The European Parliament’s Agriculture (AGRI) and Environment, Pubic Health and Food Safety (ENVI) Committees are holding a joint meeting on the topic on January 7 2019; members will exchange views on the controversial ECJ judgement.
In July 2018, the ECJ ruled that organisms obtained by mutagenesis are GMOs and are, in principle, subject to the obligations laid down by the GMO legislation.
There are claims that these organisms should thus be subject to authorization procedures, which would mean only big companies could continue investing in these techniques; there are also claims the Court's judgement does not provide the necessary regulatory clarity needed by EU researchers, innovators and academics.
Agri-food chain stakeholders railed against the ECJ finding, calling it a missed opportunity for agricultural innovation in the EU but activists like GM Freeze and Friends of the Earth hailed the ruling as a victory for the environment and consumers.
Scientists representing more than 85 European plant and life sciences research centers and institutes endorsed a position paper in October that urgently calls upon European policymakers to safeguard innovation in plant science and agriculture.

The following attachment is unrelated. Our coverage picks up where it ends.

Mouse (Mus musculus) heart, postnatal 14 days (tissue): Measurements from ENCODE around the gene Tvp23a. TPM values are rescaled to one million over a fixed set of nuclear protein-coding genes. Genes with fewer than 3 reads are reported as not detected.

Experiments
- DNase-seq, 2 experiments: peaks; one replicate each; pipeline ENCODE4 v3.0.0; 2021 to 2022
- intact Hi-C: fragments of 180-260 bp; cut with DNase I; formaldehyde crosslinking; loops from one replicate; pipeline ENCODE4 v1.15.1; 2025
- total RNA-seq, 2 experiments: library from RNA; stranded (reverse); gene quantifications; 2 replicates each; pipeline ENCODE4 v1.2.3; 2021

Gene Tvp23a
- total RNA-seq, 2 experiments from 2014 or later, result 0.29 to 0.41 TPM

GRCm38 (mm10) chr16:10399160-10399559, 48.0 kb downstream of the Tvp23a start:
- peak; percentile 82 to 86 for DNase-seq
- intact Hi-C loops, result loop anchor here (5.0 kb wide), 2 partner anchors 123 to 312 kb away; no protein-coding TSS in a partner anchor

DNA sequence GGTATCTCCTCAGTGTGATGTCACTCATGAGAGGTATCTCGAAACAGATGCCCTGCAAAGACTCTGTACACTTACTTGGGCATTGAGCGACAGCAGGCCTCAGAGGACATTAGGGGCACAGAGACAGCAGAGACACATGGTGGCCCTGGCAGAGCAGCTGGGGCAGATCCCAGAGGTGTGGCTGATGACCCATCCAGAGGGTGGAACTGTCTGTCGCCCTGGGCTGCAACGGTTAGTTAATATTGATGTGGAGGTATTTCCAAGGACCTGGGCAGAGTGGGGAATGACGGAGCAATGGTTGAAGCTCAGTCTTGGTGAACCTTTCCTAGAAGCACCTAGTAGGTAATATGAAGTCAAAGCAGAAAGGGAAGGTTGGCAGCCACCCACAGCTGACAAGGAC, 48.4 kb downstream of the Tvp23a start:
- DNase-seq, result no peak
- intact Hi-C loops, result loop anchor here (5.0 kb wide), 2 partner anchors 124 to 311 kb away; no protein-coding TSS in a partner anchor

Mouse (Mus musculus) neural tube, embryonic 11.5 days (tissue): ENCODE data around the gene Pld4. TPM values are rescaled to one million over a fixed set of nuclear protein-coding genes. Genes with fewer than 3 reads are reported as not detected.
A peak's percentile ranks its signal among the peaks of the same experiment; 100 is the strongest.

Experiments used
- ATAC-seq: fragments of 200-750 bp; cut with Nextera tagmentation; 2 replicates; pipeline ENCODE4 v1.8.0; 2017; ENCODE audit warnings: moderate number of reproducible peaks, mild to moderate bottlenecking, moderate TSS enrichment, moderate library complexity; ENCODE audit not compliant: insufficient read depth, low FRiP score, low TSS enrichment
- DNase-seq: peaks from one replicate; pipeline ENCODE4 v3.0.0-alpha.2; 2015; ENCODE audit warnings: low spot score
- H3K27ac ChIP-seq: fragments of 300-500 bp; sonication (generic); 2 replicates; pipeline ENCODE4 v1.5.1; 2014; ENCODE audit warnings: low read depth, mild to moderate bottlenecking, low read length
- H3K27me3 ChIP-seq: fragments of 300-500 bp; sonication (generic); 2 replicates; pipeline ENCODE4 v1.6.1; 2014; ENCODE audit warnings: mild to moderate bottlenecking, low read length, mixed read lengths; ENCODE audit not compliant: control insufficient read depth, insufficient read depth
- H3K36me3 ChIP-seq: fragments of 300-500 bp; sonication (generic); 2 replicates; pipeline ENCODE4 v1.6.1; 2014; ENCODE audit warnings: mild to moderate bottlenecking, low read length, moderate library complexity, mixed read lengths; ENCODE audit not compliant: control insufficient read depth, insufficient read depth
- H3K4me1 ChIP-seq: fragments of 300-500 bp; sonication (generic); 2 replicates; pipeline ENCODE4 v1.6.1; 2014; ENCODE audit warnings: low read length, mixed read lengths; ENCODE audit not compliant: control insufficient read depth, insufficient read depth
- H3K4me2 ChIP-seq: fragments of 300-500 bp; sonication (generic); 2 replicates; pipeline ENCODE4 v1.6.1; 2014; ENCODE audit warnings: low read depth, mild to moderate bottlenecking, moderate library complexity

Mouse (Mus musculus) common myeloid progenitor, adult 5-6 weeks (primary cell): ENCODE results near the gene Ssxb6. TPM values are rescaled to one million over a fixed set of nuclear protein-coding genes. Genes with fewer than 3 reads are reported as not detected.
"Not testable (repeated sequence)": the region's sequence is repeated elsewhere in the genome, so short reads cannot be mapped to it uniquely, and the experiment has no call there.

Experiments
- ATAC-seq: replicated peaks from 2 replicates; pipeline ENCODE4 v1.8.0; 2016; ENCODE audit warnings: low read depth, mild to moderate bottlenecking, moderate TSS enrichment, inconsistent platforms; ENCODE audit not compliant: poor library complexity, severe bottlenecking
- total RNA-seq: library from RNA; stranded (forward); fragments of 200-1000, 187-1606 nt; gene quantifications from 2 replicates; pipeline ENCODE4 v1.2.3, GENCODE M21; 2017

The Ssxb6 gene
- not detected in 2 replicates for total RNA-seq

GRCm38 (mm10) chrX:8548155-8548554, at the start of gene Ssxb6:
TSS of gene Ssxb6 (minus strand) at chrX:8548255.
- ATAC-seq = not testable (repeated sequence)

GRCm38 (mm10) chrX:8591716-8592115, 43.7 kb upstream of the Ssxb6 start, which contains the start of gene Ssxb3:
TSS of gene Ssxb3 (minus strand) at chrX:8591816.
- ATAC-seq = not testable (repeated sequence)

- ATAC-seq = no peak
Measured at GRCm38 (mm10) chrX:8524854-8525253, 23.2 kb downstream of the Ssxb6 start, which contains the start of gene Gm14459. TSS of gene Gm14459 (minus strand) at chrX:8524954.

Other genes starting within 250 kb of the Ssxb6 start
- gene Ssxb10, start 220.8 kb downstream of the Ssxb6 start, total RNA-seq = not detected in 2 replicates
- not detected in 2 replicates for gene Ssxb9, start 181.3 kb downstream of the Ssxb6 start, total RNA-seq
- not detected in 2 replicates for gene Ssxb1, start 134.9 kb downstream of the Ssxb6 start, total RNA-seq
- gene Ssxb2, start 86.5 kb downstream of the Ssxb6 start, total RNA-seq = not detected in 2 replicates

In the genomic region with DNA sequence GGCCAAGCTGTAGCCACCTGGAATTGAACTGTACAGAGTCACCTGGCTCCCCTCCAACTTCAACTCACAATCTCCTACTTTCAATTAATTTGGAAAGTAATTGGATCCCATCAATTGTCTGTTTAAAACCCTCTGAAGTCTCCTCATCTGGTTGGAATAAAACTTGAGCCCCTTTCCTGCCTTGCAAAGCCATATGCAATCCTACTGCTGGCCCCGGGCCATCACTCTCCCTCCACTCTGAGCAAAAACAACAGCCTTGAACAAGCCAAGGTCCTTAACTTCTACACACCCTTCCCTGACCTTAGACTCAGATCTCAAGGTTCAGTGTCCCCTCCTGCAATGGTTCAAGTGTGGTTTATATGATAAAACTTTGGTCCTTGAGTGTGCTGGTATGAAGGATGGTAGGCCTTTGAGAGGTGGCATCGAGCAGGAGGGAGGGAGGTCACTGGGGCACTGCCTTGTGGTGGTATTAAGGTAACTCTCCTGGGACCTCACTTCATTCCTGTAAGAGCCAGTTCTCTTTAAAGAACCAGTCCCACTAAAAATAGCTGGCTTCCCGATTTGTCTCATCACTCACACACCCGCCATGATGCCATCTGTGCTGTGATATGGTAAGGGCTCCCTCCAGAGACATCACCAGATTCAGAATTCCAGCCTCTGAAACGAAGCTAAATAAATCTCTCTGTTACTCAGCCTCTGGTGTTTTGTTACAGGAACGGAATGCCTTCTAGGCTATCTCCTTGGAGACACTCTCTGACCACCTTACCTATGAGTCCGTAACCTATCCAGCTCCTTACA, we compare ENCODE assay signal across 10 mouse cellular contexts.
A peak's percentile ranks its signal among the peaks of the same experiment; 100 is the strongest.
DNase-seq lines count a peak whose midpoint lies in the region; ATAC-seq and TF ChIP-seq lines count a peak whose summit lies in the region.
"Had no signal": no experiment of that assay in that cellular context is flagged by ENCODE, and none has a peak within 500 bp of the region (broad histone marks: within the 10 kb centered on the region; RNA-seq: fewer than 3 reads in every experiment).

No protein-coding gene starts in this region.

The signatories of that paper said they were deeply concerned about the ECJ ruling saying it could lead to a de facto ban of innovative crop breeding. The implications of a very restrictive regulation of innovative plant breeding methods are far-reaching, they added.
“European agricultural innovation based on precision breeding will come to a halt because of the high threshold that this EU legislation presents. This will hinder progress in sustainable agriculture and will give a competitive disadvantage to plant breeding industries in Europe. The impacts on our society and economy will be enormous.”
To safeguard innovation in agriculture in Europe, the scientists are asking for a new regulatory framework that evaluates new crop varieties based on science.
“We regret the purely process-based interpretation of the legislation by the Court and conclude that the EU GMO legislation does not correctly reflect the current state of scientific knowledge.”